One development from the break out group I attended that was startling was the near unanimous belief that HIPPA protections needed to be revised. Both because of their limited and incomprehensible protections for patients and the substantial regulatory burden on providers. Out of the 15-20 people in the breakout–representing a variety of perspectives only one did not think they needed to be substantailly revised.

  • Correction to your post: There are three camps, and the third camp, for which my (Latanya Sweeney’s) efforts have historically dominated are in the middle of the other two camps you describe. In historical context, the two sides reflect the long-time conflict between privacy or utility. Framing the discussion as being two-sided merely perpetuates the false belief that society must choose between privacy OR utility.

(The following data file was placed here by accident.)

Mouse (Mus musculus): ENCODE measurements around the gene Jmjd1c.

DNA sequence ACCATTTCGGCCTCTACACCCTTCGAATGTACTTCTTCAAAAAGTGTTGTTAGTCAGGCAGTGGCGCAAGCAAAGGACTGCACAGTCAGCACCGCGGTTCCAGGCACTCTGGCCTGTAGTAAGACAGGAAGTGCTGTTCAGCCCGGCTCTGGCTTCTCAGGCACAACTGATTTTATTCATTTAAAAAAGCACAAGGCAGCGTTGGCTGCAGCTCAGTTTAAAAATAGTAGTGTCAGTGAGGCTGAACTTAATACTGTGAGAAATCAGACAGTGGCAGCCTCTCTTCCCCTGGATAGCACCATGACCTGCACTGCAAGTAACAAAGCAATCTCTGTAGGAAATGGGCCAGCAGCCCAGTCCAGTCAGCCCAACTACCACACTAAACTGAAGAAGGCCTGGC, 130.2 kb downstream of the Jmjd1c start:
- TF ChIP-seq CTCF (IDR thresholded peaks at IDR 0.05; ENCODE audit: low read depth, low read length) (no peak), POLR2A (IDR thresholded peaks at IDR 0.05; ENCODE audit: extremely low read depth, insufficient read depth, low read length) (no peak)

In reality, the third camp has historically used scientific knowledge and facts to ground discussions and to offer thought leadership and real-world solutions to show how society can enjoy both privacy AND utility. For other examples across a broad spectrum of issues, see my website ( or that of the Data Privacy Lab.

    A problem with the one example you gave as actually being in the middle is that it gives up utility in favor of privacy. There exist many superior possible solutions for the same problem that provide privacy AND utility.

    In terms of the conference you mention, my presentation is available online at and it describes the tension between the two extreme sides in a recent case before the U.S. Supreme Court and reports on re-identification experiments underway to add clarity and facts.

  • Wow! I really love this article, while I’m reading this, I really imagined the emotion and everything, cause I really relate from this article, so I really thanks you for this!